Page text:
Wildflower Cells Reveal Mystery of Leaf's Structure

In plants, the cells that form the internal structure of leaves start out as tightly compacted spheres in the early stages of leaf development. As the leaf develops and expands, these cells take on new shapes and loosen up. Yet the leaf’s microstructure remains robust and intact.  

A team of researchers—including a mechanical engineer, plant biologist, and applied physicist—has figured out how this happens. Doing so not only answers questions that have long baffled the plant world, but could lead to the manufacturing of energy-producing photosynthetic materials. The results of their work appear in the Journal of the Royal Society Interface

The middle layer of plant leaves is known as the spongy mesophyll, which is a porous network of cells where photosynthesis happens. In this process, carbon dioxide (CO2) comes up through the bottom of the leaf, sunlight comes in through the top, and then the two interact within the middle layer of cells. In a leaf’s early stages, the cells in this layer are nearly spherical and tightly packed together. However, if the cells stay this way, the light and the carbon dioxide have no room to interact. So the cells loosen up to make room to allow photosynthesis to happen. But in doing so, why doesn’t the leaf lose its structure and break apart?

“The spongy mesophyll is able to develop into a very porous material, yet retain the properties of a solid,” said Corey O’Hern, professor of mechanical engineering & materials science. “That's the paradox, that the leaf needs to create this labyrinthian structure of air space to allow diffusion of CO2—but the leaf still has to remain mechanically stable.” 

To understand this counterintuitive process, O’Hern and the other researchers used images made with confocal microscopy of the cells in different phases of the leaf’s development.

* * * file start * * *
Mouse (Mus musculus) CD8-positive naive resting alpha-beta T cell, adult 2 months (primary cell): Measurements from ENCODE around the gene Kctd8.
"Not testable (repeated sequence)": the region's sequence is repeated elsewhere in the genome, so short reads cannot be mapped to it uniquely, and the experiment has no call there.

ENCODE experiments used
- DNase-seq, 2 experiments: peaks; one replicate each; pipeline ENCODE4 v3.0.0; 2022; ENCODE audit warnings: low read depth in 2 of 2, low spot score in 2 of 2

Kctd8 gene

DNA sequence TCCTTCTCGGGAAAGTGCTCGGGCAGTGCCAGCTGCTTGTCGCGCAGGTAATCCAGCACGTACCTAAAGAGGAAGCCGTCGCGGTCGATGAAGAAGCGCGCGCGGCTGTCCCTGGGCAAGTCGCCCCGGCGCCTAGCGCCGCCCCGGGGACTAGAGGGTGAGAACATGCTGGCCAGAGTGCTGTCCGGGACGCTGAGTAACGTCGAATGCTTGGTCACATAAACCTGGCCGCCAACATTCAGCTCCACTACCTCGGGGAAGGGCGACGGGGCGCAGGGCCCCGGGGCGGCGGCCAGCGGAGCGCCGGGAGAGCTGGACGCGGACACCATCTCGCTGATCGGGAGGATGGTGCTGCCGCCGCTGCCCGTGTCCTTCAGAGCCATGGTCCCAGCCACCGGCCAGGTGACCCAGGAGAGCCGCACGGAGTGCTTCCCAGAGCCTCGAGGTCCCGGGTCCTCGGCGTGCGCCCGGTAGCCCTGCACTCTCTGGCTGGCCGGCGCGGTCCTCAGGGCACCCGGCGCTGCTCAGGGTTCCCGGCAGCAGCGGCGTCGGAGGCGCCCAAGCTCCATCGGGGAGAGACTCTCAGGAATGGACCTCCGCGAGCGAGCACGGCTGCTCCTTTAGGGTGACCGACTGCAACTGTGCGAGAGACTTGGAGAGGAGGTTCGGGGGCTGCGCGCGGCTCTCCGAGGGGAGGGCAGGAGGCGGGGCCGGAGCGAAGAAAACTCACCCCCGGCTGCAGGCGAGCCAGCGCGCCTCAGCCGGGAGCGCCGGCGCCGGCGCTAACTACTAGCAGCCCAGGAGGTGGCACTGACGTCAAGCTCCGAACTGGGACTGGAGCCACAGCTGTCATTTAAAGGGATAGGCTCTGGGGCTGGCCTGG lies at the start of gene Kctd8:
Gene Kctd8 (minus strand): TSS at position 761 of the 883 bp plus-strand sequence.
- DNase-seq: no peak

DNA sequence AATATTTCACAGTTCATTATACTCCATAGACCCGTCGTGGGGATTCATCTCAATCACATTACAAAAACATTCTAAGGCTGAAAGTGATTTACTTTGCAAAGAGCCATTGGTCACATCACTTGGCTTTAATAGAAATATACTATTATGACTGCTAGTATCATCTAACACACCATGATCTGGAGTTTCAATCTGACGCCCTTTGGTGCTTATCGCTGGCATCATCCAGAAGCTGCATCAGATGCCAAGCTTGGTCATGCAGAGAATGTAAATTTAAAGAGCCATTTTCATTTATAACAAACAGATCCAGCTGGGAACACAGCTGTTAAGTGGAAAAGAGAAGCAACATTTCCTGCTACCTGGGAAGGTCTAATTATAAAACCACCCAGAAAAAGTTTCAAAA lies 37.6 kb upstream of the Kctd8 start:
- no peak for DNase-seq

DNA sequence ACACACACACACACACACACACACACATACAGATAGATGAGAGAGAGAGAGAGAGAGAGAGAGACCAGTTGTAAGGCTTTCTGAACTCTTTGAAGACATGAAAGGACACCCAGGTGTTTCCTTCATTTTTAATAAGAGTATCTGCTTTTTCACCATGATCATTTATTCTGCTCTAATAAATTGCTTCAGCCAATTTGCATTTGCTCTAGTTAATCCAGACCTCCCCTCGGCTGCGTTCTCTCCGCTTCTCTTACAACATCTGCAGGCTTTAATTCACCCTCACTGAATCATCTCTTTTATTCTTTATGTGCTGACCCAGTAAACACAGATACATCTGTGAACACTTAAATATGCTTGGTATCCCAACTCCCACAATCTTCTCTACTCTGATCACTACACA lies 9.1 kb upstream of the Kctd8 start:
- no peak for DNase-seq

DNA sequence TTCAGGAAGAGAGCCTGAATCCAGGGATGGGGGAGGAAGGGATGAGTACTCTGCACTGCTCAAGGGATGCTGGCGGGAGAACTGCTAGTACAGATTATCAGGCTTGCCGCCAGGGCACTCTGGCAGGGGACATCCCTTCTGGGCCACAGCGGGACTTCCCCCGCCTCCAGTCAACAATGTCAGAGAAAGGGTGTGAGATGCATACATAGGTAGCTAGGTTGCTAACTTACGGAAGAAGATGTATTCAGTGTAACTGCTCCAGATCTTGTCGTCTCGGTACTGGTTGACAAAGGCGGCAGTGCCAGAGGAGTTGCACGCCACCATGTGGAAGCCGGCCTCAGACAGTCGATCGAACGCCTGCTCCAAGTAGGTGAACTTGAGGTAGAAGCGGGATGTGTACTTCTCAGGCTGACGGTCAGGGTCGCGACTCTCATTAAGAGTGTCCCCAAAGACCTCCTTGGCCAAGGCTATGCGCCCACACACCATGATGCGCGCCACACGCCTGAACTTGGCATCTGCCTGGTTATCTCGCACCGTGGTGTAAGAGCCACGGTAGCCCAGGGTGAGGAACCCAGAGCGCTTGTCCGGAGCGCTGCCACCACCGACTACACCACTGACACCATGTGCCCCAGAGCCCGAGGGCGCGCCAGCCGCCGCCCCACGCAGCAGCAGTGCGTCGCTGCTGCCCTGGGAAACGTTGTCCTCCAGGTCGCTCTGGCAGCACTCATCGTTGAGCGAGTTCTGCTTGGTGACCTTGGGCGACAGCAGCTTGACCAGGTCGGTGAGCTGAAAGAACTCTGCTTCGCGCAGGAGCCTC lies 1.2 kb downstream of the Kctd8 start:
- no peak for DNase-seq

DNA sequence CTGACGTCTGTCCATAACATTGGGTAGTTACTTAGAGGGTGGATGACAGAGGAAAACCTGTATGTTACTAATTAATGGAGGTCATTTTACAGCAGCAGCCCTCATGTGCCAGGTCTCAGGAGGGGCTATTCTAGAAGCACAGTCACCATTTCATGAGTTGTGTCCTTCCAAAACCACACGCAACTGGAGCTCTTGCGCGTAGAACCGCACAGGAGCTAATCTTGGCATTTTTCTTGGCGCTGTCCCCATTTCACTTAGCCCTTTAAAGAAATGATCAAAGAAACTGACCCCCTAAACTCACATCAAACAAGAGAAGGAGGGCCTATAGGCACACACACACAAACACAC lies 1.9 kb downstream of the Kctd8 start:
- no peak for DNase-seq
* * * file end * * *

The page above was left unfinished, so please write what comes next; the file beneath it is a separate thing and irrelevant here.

“We created a computational model to describe the shapes of individual cells and how much they stick to each other,” O’Hern said. “Then we modeled the development of the spongy mesophyll by pulling on the tissue on all sides.”

These studies included measuring the shapes of all cells and the porosity of the mesophyll (that is, how much of the material is made up of cells and how much is made up of air). The researchers charted the course of the cells’ development from early to late stages of development and observed how the cells morph from tightly packed spheres to elongated and multi-lobed shapes. 

They found that, rather than causing the leaf structure to break down, the cells spreading out maintained the leaf’s structure. “What's happening is that the cells in the spongy mesophyll are still pushing outward, while the epidermal tissue in the leaf is keeping it inside,” O’Hern said.

The specific plant they looked at is the thale cress, a wildflower known to scientists as Arabidosis thaliana. It’s considered the fruit fly of plants in that it’s particularly useful for experiments. It germinates very quickly, and the genes of the plant are well-known. 

For future studies, the researchers plan to apply their computational model to other plant species to see if the model can expain the wide diversity of spongy mesophyll structure. Further, they want to apply what they've learned to creating artificial plant tissue. 

“If we can understand how plants are so efficient at photosynthesis, and can understand the self-assembly of leaf mesophyll, maybe we can create similar photosynthetic materials in the lab.”